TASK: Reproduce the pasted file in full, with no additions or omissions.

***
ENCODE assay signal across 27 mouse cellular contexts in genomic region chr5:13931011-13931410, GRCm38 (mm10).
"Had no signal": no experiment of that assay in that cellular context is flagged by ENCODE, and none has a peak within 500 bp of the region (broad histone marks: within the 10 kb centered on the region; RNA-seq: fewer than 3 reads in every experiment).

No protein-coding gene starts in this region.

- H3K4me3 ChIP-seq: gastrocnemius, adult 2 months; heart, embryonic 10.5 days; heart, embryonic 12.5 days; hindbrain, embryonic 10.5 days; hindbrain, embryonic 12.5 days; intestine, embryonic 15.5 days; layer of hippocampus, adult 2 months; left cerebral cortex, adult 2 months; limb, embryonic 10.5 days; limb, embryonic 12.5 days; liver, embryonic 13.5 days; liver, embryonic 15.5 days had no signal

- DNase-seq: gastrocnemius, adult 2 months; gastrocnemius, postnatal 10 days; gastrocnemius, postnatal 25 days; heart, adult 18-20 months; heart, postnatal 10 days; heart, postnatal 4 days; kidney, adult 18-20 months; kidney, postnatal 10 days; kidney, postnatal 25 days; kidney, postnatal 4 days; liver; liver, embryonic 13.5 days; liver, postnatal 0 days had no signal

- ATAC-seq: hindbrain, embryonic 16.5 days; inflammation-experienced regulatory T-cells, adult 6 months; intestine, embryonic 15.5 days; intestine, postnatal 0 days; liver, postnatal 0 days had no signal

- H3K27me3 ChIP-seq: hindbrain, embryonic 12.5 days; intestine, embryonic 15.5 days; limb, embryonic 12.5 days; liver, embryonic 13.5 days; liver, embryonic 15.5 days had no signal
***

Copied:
ENCODE assay signal across 27 mouse cellular contexts in genomic region chr5:13931011-13931410, GRCm38 (mm10).
"Had no signal": no experiment of that assay in that cellular context is flagged by ENCODE, and none has a peak within 500 bp of the region (broad histone marks: within the 10 kb centered on the region; RNA-seq: fewer than 3 reads in every experiment).

No protein-coding gene starts in this region.

- H3K4me3 ChIP-seq: gastrocnemius, adult 2 months; heart, embryonic 10.5 days; heart, embryonic 12.5 days; hindbrain, embryonic 10.5 days; hindbrain, embryonic 12.5 days; intestine, embryonic 15.5 days; layer of hippocampus, adult 2 months; left cerebral cortex, adult 2 months; limb, embryonic 10.5 days; limb, embryonic 12.5 days; liver, embryonic 13.5 days; liver, embryonic 15.5 days had no signal

- DNase-seq: gastrocnemius, adult 2 months; gastrocnemius, postnatal 10 days; gastrocnemius, postnatal 25 days; heart, adult 18-20 months; heart, postnatal 10 days; heart, postnatal 4 days; kidney, adult 18-20 months; kidney, postnatal 10 days; kidney, postnatal 25 days; kidney, postnatal 4 days; liver; liver, embryonic 13.5 days; liver, postnatal 0 days had no signal

- ATAC-seq: hindbrain, embryonic 16.5 days; inflammation-experienced regulatory T-cells, adult 6 months; intestine, embryonic 15.5 days; intestine, postnatal 0 days; liver, postnatal 0 days had no signal

- H3K27me3 ChIP-seq: hindbrain, embryonic 12.5 days; intestine, embryonic 15.5 days; limb, embryonic 12.5 days; liver, embryonic 13.5 days; liver, embryonic 15.5 days had no signal